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Proposal #2 - Break Down Barriers to Foot Voting
Perhaps the most explicitly libertarian idea within the report puts a slight twist on the term “democracy,” insofar as it refers to meaningful choice over one’s representation in government. Here, Ilya’s work on migration and free movement particularly influenced their suggestions to make “voting with your feet” easier. Foot voting is a proposed solution to the more general problem of rational voter ignorance (explored in Ilya’s earlier book, Democracy and Political Ignorance). While few voters can afford to take the necessary time to come to an informed decision on all of the complex issues facing our country, many people can and do carefully research which jurisdictions offer them the best governmental services at the best price.
The application of consumer choice and competition to politics often yields far better results than the ballot box, since politicians respond to the entry and exit of taxpayers from a given locale.
Yet there are many barriers to foot voting – namely, restrictive zoning and occupational licensing laws that make it harder for citizens to pack up and move.
“The biggest problem in your state of California is exclusionary zoning, where there are such tight restrictions on the building of new housing that it's often almost impossible to build cheap new housing in response to demand,” Ilya notes.
Even if one state or region wanted to make itself more competitive and appealing to residents of other parts of the country, they would have a hard time building enough homes to accommodate them all.
While most people don’t think of zoning or licensing as issues affecting the health of our representative government, Team Libertarian’s broader definition of small-d “democracy” illustrates why it actually matters a great deal.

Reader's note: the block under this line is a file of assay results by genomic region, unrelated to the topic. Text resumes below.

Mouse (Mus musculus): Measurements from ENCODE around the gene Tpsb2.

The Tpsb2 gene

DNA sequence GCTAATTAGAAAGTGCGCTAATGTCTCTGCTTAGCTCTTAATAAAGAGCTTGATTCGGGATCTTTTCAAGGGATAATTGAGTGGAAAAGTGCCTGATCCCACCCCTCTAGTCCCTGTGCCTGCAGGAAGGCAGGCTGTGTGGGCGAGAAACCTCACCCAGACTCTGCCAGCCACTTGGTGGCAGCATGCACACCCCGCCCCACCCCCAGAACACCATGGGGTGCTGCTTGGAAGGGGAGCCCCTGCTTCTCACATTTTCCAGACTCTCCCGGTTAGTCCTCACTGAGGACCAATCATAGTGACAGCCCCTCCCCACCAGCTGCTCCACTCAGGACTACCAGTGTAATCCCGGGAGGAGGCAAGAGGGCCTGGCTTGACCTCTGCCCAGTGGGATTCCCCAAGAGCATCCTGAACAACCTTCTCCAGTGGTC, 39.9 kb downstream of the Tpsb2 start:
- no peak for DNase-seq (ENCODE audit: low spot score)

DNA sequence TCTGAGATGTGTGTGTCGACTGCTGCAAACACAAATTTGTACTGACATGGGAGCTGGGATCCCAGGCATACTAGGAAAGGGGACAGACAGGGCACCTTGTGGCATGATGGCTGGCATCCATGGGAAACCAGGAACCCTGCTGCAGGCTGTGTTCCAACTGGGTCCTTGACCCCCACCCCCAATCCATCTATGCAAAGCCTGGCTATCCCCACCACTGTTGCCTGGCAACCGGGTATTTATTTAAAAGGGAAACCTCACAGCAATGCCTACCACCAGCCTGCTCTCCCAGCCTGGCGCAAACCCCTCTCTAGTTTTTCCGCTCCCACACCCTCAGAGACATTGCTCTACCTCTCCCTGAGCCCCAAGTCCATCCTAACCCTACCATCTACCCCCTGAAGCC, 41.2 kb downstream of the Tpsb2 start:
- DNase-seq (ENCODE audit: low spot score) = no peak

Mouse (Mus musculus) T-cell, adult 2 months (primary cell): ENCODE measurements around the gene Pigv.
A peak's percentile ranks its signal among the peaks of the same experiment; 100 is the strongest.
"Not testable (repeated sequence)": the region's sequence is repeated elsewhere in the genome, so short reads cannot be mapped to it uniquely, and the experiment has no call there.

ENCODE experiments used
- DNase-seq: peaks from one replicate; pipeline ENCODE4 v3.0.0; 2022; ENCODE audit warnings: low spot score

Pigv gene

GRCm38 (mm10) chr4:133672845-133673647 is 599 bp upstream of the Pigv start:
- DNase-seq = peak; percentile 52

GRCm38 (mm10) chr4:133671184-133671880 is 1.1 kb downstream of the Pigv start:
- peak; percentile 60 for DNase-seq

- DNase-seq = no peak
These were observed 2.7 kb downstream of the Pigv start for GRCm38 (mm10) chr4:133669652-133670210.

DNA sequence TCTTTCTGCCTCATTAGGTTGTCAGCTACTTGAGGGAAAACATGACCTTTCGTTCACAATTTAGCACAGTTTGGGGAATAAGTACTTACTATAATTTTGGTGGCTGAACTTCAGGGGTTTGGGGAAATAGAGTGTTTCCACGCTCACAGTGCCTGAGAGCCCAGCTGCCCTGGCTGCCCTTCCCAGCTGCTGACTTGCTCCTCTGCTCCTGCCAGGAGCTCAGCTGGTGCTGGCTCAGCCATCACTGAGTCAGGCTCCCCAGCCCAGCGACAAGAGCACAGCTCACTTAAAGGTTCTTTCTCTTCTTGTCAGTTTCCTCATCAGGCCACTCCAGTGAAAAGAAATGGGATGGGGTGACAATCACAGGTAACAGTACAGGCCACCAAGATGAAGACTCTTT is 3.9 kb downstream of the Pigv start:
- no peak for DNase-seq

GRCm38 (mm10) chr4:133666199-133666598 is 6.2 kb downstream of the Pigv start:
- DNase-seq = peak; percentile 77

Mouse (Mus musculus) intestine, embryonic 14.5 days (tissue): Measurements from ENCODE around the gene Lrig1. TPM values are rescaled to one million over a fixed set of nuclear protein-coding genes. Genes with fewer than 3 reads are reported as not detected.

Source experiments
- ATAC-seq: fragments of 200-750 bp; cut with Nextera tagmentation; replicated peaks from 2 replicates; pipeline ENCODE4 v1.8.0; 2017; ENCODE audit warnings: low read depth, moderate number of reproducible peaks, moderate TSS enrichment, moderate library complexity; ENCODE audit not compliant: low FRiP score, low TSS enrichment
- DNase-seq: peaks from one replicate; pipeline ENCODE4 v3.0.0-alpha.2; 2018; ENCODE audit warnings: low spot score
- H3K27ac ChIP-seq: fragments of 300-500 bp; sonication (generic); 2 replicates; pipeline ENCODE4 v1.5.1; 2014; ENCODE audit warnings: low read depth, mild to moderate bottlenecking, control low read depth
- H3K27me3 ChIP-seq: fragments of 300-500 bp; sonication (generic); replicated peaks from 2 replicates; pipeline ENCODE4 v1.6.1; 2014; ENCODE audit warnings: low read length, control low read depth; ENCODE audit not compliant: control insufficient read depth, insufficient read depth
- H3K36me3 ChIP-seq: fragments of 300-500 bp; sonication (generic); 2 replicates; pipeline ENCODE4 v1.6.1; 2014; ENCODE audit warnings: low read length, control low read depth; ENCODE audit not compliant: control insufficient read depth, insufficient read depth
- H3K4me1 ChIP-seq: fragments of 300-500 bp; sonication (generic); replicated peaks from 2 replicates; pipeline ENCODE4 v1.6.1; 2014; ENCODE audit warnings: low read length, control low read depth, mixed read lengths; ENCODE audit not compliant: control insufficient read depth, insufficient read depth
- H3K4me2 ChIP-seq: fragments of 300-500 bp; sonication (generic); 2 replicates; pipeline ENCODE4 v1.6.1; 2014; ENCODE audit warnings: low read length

Proposal #3 - Bring Back the Jury Trial
Although we didn’t have time to discuss it in great detail, the third plank of Team Libertarian’s proposal was the restoration of jury trials to their rightful place in the criminal justice system. I have covered this topic several times on my show, but it bears repeating that the founders envisioned juries being one of the fundamental ways in which the people assured fair representation and held overzealous prosecutors accountable. Today, most cases end in plea bargains, which rob the defendant of due process while denying citizens their duties of participation in our system of government. In this age of increasing polarization and mistrust, it’s more important than ever that people feel a sense of connection to the levers of power, as well as the responsibility to their fellow citizens to make sure that justice is served.
Ilya and I also discussed the concepts of political polarization as well as misinformation –both of which feed into a sense of separation and division of the body politic. Could jury trials composed of peers help us ease our anxiety about our political enemies and begin to heal the great divide? Perhaps that’s too optimistic, but we can start there and see where it leads.
Between easing foot voting, passing common-sense electoral reforms, and bringing jury trials, we can go a long way towards restoring the guardrails of democracy.